Judgment No. 4170
1. The decision of the Director-General of UNESCO of 27 November 2015, the decisions of 2 November 2012 and 9 January 2013, and the complainantís performance reports for the 2010-2011 biennium are set aside.
2. UNESCO shall pay the complainant material damages and interest thereon, calculated as indicated in considerations 15 and 16 of the judgment.
3. The Organization shall pay the complainant 10,000 euros in moral damages.
4. It shall also pay her 750 euros in costs.
5. All other claims are dismissed.
The complainant challenges her performance reports for the 2010-2011 biennium and the decisions to defer her within-grade salary increment until 1 February 2012, to withhold that increment on that date and to not renew her fixed-term appointment for unsatisfactory service.
complaint allowed; decision quashed; fixed-term; non-renewal of contract; performance evaluation
[T]he allegations which the complainant made against her supervisor [...] were summarised in CAP 403 in the presentation of the partiesí arguments, and the Appeals Board noted that the complainant ďmakes reference to a number of incidents surrounding the drawing up of the impugned [performance] reportĒ. However, the Appeals Board failed to respond to these allegations, perhaps considering the flaws that it had identified sufficient to substantiate its recommendations. The Appeals Board did not therefore ascertain whether the complainantís unfavourable performance rating and the non-renewal of her appointment owed to prejudice or other extraneous factor, as required under paragraph 5(b) of the Boardís Statutes, which was hence breached. Furthermore, that provision merely illustrates the general principles that apply in this matter, regardless of whether they are laid down in any rule or regulation.
bias; performance evaluation
At this stage in its findings, the Tribunal should normally refer the case back to UNESCO for the Appeals Board to re-examine the complainantís appeal. However, given the length of time since the events and for the sake of procedural efficiency, the Tribunal will not do so and will itself assess the lawfulness of the Director-Generalís decision [...].
case sent back to organisation
The Tribunal has consistently held that international organisations have wide discretion in taking decisions concerning staff performance appraisal and whether to renew a fixed-term appointment. Such decisions are therefore subject to only limited review by the Tribunal, which will interfere only if a decision was taken in breach of applicable rules on competence, form or procedure, if it was based on a mistake of fact or of law, if an essential fact was overlooked, if a clearly mistaken conclusion was drawn from the facts, or if there was abuse of authority (see, for example, Judgments 1583, consideration 2, 3039, consideration 7, 4010, consideration 5, and 4062, consideration 6, and the case law cited therein).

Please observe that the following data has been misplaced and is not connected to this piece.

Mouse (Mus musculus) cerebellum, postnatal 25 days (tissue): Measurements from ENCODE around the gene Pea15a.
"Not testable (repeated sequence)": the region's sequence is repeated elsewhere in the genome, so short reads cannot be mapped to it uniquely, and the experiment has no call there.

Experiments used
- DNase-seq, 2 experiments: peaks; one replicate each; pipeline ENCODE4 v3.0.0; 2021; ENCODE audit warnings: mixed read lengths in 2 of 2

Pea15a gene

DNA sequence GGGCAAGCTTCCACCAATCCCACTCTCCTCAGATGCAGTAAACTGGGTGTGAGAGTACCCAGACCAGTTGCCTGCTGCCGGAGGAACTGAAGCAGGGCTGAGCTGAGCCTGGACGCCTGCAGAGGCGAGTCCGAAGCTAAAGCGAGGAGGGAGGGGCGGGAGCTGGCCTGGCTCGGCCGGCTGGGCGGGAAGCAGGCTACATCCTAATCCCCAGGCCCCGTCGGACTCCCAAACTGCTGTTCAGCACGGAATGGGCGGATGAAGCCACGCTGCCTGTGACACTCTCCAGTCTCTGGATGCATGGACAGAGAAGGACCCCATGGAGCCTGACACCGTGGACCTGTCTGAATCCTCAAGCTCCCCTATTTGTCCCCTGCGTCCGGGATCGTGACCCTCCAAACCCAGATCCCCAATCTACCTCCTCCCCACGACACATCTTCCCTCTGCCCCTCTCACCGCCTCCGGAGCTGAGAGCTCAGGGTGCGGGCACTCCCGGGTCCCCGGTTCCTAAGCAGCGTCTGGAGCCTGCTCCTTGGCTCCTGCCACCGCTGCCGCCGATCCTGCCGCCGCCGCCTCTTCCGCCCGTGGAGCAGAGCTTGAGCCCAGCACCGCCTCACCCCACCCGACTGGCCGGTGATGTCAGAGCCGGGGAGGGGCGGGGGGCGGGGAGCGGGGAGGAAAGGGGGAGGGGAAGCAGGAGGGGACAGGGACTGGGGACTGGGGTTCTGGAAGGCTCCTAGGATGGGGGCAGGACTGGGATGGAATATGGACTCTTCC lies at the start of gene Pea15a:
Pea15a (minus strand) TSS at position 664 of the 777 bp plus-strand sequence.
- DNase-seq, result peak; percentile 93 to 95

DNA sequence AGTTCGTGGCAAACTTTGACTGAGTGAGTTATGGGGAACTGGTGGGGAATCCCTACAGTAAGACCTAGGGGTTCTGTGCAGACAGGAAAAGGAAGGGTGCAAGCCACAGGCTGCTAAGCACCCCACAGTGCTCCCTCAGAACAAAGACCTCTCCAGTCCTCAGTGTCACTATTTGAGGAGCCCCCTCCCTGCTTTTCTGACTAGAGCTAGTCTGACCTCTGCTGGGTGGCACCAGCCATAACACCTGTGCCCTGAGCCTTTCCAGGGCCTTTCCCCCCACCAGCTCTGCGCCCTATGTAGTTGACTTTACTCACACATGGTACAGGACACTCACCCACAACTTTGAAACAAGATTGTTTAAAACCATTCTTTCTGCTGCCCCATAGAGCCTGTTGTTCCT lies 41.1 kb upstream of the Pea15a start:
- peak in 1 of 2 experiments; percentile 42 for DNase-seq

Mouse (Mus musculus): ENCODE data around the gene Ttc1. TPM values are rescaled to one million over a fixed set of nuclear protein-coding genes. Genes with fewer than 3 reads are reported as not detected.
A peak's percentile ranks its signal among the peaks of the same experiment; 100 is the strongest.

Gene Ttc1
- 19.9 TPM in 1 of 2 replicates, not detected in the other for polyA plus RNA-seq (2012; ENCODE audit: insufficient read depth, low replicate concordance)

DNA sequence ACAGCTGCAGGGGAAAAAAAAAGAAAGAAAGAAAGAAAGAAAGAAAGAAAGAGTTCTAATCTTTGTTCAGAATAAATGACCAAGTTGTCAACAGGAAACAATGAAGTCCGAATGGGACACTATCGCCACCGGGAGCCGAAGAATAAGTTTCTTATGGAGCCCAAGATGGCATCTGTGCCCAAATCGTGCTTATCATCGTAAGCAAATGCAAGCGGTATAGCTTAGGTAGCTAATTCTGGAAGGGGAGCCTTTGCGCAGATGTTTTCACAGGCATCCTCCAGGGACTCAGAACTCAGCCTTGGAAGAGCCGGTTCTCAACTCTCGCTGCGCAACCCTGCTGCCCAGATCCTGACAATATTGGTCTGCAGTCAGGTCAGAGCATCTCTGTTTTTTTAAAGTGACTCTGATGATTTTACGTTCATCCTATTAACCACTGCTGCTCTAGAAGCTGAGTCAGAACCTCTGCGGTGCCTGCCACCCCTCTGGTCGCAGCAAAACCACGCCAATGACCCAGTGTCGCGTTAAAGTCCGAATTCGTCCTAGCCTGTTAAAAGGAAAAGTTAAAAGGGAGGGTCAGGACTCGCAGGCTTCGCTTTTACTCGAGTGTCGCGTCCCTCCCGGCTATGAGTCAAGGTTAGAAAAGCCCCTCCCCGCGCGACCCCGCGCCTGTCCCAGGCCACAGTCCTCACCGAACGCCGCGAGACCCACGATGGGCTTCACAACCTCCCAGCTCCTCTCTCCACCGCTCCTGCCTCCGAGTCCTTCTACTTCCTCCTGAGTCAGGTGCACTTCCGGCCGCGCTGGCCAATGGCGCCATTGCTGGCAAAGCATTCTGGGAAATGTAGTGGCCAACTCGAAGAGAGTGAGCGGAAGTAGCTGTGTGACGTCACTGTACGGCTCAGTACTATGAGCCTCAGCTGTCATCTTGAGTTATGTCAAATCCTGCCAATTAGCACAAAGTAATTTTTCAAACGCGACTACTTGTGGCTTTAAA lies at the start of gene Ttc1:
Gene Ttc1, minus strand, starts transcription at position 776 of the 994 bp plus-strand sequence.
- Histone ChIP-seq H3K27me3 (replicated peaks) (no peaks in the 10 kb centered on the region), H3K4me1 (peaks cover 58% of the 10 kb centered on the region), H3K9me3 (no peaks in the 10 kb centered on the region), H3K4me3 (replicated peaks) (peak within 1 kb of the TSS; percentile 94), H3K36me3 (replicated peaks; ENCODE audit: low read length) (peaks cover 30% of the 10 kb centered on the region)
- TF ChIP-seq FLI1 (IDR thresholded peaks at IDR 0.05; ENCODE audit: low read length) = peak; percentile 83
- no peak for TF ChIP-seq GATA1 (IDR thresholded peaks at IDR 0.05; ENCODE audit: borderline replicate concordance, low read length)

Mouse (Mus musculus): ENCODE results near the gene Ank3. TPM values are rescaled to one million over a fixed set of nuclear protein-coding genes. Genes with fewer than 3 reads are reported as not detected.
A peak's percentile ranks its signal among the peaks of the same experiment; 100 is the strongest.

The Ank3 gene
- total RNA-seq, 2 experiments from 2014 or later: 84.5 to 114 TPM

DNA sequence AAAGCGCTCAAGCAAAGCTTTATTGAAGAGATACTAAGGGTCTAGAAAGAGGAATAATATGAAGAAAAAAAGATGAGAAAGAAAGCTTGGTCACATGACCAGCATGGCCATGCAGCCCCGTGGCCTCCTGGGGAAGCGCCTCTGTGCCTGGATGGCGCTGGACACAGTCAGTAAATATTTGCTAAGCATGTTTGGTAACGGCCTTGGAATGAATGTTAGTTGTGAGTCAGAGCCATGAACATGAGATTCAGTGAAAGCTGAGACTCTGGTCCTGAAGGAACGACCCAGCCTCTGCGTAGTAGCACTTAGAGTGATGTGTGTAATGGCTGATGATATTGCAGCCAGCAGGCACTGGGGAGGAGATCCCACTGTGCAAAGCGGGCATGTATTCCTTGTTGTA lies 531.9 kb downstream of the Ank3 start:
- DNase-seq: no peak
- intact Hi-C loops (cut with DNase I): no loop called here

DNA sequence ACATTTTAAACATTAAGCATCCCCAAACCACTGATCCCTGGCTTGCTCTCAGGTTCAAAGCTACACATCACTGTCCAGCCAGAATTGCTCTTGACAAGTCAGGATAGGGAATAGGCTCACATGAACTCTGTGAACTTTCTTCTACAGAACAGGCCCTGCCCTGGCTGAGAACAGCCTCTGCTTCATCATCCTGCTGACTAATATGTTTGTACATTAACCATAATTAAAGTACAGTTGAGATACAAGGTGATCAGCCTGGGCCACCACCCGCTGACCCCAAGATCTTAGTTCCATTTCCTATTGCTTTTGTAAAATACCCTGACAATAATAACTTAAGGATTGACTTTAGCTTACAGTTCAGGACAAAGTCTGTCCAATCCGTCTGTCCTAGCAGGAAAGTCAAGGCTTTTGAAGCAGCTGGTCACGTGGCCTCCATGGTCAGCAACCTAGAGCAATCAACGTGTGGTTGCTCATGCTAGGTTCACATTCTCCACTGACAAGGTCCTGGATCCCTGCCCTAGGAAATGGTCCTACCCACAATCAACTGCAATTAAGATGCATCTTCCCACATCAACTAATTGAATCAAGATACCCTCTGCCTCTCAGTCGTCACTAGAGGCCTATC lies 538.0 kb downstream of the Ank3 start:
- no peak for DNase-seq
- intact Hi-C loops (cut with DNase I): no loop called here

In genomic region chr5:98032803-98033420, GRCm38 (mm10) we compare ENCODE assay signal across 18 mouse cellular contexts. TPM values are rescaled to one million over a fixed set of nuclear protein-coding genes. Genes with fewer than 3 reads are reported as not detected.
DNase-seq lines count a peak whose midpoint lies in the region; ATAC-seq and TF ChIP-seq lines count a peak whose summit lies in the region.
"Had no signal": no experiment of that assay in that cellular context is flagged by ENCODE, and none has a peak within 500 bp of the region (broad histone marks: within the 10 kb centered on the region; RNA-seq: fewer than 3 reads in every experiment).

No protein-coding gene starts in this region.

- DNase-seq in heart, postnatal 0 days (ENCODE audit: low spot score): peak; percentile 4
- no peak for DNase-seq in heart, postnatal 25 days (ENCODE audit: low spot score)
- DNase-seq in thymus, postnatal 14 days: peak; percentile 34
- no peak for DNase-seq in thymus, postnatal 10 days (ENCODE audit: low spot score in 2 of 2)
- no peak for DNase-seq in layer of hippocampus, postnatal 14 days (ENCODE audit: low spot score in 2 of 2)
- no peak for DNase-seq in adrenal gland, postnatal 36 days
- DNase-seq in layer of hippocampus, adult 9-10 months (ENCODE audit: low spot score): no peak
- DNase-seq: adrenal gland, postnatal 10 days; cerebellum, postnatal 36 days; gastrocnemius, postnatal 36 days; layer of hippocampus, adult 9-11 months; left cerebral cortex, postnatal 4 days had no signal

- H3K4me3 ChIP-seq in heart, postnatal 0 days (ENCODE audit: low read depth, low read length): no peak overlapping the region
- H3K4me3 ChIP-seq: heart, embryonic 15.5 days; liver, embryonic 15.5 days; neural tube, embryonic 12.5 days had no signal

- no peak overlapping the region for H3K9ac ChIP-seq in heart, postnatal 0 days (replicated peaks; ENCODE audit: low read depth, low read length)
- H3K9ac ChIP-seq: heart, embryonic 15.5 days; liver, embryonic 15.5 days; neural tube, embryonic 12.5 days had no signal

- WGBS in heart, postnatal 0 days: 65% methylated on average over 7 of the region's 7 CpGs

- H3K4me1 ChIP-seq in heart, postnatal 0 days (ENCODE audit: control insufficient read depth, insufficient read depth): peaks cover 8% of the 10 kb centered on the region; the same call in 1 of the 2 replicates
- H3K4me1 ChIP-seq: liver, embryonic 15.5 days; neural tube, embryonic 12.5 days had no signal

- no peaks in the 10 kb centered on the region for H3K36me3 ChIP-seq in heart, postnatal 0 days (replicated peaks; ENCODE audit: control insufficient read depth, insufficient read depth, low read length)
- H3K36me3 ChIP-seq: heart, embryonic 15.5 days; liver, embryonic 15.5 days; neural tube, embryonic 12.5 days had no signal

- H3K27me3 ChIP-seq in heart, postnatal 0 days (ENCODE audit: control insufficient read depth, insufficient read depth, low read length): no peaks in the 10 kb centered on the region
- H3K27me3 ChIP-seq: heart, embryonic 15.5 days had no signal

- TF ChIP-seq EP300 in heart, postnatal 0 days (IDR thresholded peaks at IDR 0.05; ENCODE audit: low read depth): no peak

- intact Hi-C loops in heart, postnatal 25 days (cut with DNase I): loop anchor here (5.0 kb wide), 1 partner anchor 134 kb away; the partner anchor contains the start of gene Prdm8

ILOAT Judgment(s): 1583, 3039, 4010, 4062
discretion; performance evaluation
The complainant asks to be reinstated at UNESCO. However, it should be noted that the complainant was not dismissed. The complainantís appointment was not terminated; it was not renewed on its expiry. The Tribunal considers that in the present case, it is not appropriate to order the complainantís reinstatement, in view of the time that has passed, the particular circumstances of the case, and the fact that, as has just been stated, the complainant did not hold an indeterminate appointment (see, for example, Judgments 2763, consideration 27, 3299, consideration 28, and 4009, consideration 16).
ILOAT Judgment(s): 2763, 3299, 4009
[T]he complainant has no grounds for claiming the payment of all the emoluments which she would have received until she reached retirement age, as the renewal of her fixed-term appointment would by no means have guaranteed that the Organization would have continued to employ her until the end of her career.
However, in this case, the Tribunal finds that the material injury suffered by the complainant shall be fairly redressed by ordering UNESCO to pay her the equivalent of the salary and allowances of all kinds which she would have received had her contract been renewed for a period of two years starting from 3 January 2013, under the same conditions as previously applied, net of the amount she received in lieu of notice and of any occupational earnings she may have received during that period. The Organization shall also pay her the equivalent of the pension contributions that it would have had to pay during the same period. All these amounts shall bear interest at the rate of 5 per cent per annum as from the date on which they fell due until the date of their payment.
[T]he unlawful nature of the decisions concerning the complainantís unfavourable performance rating and the non-renewal of her appointment caused her substantial moral injury.
Given, in particular, the damage to the complainantís professional reputation caused by the grounds on which her employment with the Organization was terminated, and the lack of care with which, according to the evidence, the Organization at times treated her in this matter, the Tribunal considers it appropriate to award her 10,000 euros in compensation under this head.